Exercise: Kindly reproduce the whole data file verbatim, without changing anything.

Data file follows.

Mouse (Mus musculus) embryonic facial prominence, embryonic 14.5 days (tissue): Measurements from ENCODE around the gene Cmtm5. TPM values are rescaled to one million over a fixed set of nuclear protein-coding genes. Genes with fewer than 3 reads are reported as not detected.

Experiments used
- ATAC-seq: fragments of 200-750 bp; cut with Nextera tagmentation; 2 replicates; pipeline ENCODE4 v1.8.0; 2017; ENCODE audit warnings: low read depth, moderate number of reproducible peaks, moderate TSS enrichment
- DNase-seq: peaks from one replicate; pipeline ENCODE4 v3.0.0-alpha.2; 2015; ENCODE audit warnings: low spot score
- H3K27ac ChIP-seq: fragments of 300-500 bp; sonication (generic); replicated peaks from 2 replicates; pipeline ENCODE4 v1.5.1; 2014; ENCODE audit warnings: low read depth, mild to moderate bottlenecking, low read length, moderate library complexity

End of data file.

Mouse (Mus musculus) embryonic facial prominence, embryonic 14.5 days (tissue): Measurements from ENCODE around the gene Cmtm5. TPM values are rescaled to one million over a fixed set of nuclear protein-coding genes. Genes with fewer than 3 reads are reported as not detected.

Experiments used
- ATAC-seq: fragments of 200-750 bp; cut with Nextera tagmentation; 2 replicates; pipeline ENCODE4 v1.8.0; 2017; ENCODE audit warnings: low read depth, moderate number of reproducible peaks, moderate TSS enrichment
- DNase-seq: peaks from one replicate; pipeline ENCODE4 v3.0.0-alpha.2; 2015; ENCODE audit warnings: low spot score
- H3K27ac ChIP-seq: fragments of 300-500 bp; sonication (generic); replicated peaks from 2 replicates; pipeline ENCODE4 v1.5.1; 2014; ENCODE audit warnings: low read depth, mild to moderate bottlenecking, low read length, moderate library complexity